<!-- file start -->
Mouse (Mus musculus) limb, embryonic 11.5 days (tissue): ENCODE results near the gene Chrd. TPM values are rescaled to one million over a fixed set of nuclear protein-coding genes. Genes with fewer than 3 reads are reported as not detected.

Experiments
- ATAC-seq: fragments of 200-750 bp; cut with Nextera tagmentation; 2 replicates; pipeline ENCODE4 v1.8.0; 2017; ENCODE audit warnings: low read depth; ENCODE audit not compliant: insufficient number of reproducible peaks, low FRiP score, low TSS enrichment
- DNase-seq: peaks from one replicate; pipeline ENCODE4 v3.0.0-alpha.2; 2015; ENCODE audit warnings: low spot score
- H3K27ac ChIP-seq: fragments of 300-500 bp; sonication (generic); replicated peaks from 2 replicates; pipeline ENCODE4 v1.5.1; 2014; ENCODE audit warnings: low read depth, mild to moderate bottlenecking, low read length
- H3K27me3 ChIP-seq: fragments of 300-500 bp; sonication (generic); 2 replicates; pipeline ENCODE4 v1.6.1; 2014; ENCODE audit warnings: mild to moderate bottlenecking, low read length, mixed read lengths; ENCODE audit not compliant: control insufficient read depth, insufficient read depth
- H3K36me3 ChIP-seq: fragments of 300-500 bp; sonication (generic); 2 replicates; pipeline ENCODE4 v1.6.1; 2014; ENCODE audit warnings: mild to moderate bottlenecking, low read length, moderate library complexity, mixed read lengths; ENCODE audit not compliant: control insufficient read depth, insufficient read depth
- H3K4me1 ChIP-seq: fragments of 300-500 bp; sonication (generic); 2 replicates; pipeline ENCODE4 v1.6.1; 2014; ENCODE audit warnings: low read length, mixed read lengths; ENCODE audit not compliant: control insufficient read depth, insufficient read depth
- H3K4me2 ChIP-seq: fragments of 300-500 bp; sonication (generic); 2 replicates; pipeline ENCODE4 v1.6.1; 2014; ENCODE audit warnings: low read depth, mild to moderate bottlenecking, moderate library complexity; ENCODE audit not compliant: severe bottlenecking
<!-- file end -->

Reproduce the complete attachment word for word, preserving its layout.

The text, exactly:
Mouse (Mus musculus) limb, embryonic 11.5 days (tissue): ENCODE results near the gene Chrd. TPM values are rescaled to one million over a fixed set of nuclear protein-coding genes. Genes with fewer than 3 reads are reported as not detected.

Experiments
- ATAC-seq: fragments of 200-750 bp; cut with Nextera tagmentation; 2 replicates; pipeline ENCODE4 v1.8.0; 2017; ENCODE audit warnings: low read depth; ENCODE audit not compliant: insufficient number of reproducible peaks, low FRiP score, low TSS enrichment
- DNase-seq: peaks from one replicate; pipeline ENCODE4 v3.0.0-alpha.2; 2015; ENCODE audit warnings: low spot score
- H3K27ac ChIP-seq: fragments of 300-500 bp; sonication (generic); replicated peaks from 2 replicates; pipeline ENCODE4 v1.5.1; 2014; ENCODE audit warnings: low read depth, mild to moderate bottlenecking, low read length
- H3K27me3 ChIP-seq: fragments of 300-500 bp; sonication (generic); 2 replicates; pipeline ENCODE4 v1.6.1; 2014; ENCODE audit warnings: mild to moderate bottlenecking, low read length, mixed read lengths; ENCODE audit not compliant: control insufficient read depth, insufficient read depth
- H3K36me3 ChIP-seq: fragments of 300-500 bp; sonication (generic); 2 replicates; pipeline ENCODE4 v1.6.1; 2014; ENCODE audit warnings: mild to moderate bottlenecking, low read length, moderate library complexity, mixed read lengths; ENCODE audit not compliant: control insufficient read depth, insufficient read depth
- H3K4me1 ChIP-seq: fragments of 300-500 bp; sonication (generic); 2 replicates; pipeline ENCODE4 v1.6.1; 2014; ENCODE audit warnings: low read length, mixed read lengths; ENCODE audit not compliant: control insufficient read depth, insufficient read depth
- H3K4me2 ChIP-seq: fragments of 300-500 bp; sonication (generic); 2 replicates; pipeline ENCODE4 v1.6.1; 2014; ENCODE audit warnings: low read depth, mild to moderate bottlenecking, moderate library complexity; ENCODE audit not compliant: severe bottlenecking